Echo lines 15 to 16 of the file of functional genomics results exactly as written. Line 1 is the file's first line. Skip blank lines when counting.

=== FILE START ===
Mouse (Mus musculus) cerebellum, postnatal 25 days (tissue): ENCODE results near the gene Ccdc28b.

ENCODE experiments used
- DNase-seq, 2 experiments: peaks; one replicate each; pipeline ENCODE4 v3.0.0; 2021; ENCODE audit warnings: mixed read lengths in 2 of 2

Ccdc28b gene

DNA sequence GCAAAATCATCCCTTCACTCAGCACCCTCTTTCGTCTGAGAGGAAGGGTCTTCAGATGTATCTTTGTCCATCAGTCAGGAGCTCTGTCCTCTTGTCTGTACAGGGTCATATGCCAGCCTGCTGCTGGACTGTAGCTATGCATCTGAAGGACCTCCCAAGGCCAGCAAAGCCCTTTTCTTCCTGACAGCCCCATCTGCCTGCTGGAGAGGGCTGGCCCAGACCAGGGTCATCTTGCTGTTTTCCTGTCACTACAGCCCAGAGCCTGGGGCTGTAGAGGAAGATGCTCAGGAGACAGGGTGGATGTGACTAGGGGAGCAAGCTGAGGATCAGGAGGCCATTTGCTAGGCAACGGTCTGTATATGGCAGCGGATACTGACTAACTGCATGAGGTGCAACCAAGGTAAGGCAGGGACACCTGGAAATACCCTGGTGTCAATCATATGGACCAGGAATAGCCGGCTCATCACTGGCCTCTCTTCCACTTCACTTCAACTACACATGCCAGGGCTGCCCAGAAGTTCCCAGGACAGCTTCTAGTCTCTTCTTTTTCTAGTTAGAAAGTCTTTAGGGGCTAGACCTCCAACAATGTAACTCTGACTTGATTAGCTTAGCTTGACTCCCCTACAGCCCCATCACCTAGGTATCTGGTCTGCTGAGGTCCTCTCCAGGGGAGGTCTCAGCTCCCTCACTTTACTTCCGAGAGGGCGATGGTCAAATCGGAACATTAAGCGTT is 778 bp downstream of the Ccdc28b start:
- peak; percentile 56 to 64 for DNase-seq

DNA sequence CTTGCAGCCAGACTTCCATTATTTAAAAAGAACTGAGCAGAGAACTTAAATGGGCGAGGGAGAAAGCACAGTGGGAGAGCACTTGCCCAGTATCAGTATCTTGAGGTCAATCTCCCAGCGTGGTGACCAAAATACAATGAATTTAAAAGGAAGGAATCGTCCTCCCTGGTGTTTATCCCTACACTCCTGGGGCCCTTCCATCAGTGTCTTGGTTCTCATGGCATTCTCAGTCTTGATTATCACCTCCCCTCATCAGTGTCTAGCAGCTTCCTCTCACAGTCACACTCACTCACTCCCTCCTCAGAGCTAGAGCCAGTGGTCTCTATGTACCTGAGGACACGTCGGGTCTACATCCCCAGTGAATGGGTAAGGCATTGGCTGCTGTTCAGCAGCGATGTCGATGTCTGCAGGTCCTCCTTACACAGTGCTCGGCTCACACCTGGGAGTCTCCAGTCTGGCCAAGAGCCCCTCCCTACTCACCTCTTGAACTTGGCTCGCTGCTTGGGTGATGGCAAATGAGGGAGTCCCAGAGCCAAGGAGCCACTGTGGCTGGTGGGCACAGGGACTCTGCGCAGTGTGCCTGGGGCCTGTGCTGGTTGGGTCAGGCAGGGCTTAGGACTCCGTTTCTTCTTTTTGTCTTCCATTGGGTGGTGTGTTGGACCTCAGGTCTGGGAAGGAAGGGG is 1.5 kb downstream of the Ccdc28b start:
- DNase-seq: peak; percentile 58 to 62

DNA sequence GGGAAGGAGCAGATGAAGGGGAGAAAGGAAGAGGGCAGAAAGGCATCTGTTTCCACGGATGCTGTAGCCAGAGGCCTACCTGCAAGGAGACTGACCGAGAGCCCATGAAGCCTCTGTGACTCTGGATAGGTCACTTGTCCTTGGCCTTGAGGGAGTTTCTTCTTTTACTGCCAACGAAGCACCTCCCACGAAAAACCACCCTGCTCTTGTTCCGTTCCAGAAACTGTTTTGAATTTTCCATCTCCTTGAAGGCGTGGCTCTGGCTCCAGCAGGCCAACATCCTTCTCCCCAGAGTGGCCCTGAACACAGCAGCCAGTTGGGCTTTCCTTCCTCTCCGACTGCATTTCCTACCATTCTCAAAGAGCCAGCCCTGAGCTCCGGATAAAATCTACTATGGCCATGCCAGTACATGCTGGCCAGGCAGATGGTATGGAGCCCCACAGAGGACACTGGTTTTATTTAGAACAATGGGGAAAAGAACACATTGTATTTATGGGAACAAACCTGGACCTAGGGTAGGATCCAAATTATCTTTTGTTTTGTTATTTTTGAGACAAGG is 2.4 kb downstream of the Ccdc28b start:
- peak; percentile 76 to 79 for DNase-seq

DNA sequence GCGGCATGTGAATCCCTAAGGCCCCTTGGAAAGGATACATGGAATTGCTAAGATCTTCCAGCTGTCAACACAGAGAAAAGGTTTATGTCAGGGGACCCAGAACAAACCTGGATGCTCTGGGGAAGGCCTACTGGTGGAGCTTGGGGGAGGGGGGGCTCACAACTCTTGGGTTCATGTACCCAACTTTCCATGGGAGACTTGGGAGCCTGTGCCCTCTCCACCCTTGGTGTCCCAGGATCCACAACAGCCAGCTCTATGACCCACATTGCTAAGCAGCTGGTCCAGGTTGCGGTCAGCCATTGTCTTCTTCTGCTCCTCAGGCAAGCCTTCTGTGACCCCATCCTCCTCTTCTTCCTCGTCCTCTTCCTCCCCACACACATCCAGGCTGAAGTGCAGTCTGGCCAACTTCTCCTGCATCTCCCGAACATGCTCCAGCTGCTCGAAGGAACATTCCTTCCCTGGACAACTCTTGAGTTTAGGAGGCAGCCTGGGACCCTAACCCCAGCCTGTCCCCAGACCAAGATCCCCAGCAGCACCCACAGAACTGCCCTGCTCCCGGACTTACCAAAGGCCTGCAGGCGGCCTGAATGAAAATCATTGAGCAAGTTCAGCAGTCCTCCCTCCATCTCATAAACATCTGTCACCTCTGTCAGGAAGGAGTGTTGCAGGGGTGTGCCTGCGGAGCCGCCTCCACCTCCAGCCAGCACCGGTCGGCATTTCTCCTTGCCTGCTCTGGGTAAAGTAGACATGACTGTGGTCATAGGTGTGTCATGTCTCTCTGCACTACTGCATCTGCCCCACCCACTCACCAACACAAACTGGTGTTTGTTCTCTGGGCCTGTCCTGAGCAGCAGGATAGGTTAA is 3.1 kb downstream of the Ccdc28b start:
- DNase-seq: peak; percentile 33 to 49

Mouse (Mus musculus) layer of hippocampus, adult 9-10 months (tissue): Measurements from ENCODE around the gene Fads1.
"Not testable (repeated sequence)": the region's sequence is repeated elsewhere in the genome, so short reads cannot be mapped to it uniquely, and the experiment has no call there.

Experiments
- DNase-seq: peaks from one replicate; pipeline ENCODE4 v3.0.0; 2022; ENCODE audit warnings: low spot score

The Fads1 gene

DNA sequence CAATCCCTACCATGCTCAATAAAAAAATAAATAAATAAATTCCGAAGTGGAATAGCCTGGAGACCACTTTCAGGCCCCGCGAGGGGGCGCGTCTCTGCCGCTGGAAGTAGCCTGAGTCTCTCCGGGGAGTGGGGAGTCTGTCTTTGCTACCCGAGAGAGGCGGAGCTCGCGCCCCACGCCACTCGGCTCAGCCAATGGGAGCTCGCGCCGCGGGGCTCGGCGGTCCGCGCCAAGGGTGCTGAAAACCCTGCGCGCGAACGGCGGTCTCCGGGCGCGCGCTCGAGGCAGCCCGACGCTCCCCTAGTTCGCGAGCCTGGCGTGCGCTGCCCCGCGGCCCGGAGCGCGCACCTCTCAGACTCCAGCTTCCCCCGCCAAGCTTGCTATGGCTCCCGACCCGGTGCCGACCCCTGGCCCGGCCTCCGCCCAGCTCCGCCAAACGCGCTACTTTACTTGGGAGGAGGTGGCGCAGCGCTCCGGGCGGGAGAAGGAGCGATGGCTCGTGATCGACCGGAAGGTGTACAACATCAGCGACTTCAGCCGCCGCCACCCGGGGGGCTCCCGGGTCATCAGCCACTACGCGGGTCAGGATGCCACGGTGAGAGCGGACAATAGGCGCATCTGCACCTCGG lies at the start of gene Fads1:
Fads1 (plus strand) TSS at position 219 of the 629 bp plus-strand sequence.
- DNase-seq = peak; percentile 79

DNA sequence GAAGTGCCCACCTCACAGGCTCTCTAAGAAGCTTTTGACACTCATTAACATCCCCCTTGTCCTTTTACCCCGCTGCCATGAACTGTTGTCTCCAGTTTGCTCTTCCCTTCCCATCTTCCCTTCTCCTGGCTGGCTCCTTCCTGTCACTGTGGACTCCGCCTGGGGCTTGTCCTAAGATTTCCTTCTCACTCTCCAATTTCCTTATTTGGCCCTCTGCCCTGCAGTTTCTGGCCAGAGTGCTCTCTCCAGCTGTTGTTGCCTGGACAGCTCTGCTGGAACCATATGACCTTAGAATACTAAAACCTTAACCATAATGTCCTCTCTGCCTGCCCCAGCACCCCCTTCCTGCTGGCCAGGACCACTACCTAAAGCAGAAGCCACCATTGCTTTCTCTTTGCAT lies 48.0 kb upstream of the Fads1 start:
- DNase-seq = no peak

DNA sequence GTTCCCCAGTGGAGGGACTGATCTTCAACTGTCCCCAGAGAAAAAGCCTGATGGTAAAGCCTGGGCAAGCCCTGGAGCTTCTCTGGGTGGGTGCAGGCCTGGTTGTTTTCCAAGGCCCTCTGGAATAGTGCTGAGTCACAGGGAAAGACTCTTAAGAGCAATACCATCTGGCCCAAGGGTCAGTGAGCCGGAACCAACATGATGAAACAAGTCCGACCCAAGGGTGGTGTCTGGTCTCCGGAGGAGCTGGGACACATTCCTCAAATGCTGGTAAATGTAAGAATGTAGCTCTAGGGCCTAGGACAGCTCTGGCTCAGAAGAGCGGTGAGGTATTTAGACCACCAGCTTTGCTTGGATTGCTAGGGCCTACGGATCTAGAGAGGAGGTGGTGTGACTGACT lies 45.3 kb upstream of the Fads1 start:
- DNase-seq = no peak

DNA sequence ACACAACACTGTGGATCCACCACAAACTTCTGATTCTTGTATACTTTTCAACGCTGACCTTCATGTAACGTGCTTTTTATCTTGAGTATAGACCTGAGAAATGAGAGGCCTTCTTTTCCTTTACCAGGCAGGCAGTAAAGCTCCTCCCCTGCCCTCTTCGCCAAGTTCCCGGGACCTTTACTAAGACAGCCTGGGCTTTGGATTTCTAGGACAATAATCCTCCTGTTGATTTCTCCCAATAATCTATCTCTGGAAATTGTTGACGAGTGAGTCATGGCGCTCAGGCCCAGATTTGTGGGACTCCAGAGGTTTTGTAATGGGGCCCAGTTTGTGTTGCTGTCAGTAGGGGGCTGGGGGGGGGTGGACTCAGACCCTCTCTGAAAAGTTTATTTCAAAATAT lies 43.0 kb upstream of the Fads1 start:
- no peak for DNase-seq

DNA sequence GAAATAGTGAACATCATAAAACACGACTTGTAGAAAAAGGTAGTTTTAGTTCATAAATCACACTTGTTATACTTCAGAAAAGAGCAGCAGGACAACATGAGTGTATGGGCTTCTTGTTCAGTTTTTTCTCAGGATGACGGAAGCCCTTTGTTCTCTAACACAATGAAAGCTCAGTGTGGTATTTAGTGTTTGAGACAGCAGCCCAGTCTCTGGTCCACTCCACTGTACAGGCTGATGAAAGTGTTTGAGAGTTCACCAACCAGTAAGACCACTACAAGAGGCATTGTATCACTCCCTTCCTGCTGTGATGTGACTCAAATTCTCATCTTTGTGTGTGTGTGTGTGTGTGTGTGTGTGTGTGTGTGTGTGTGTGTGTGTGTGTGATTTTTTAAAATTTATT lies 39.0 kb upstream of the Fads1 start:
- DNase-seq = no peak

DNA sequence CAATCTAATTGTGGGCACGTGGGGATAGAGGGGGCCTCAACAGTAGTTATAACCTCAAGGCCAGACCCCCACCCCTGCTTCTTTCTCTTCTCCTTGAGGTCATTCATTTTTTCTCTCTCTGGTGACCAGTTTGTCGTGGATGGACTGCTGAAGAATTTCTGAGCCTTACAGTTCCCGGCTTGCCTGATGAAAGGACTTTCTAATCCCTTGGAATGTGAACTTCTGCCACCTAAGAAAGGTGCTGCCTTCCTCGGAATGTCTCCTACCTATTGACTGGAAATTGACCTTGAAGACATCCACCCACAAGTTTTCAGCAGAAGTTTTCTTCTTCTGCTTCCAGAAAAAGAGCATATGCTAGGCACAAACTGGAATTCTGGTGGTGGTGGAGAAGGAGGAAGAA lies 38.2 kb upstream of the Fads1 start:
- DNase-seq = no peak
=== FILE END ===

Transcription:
Experiments
- DNase-seq: peaks from one replicate; pipeline ENCODE4 v3.0.0; 2022; ENCODE audit warnings: low spot score